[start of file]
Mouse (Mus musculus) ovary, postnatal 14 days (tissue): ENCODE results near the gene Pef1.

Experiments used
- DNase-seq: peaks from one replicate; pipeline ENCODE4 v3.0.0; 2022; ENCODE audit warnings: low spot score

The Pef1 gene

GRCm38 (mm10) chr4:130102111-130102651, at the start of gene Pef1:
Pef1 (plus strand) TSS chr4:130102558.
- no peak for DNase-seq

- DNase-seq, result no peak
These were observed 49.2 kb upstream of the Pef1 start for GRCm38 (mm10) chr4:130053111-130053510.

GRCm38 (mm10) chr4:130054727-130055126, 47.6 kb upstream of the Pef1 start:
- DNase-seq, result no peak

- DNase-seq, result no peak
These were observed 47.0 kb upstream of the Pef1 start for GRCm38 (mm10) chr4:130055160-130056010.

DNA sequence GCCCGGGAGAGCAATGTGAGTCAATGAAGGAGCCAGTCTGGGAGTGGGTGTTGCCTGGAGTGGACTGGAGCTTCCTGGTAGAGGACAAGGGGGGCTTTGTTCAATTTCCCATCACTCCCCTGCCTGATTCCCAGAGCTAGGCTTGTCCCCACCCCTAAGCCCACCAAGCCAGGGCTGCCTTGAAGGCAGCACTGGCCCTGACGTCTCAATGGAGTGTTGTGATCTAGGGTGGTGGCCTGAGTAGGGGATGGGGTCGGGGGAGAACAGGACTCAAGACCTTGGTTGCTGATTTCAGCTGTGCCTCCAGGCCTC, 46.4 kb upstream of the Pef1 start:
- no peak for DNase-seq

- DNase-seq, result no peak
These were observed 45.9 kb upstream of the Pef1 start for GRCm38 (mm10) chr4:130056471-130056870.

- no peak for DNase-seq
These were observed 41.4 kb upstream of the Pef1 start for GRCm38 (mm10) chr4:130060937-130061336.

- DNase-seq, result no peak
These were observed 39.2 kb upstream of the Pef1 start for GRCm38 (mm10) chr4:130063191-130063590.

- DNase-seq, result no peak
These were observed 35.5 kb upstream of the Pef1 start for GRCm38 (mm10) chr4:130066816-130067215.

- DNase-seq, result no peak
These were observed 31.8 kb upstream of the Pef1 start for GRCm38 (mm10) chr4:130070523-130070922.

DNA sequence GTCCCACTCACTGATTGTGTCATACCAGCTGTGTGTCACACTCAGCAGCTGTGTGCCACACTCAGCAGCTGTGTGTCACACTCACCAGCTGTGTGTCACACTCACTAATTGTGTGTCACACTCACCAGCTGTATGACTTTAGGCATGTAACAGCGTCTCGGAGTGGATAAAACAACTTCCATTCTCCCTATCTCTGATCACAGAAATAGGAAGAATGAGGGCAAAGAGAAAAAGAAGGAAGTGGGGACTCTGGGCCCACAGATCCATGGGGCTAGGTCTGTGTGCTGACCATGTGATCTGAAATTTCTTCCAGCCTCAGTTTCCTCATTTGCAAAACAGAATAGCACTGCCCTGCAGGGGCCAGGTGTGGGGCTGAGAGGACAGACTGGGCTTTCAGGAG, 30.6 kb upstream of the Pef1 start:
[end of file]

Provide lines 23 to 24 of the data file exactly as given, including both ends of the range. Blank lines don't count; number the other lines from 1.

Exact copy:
These were observed 35.5 kb upstream of the Pef1 start for GRCm38 (mm10) chr4:130066816-130067215.

- DNase-seq, result no peak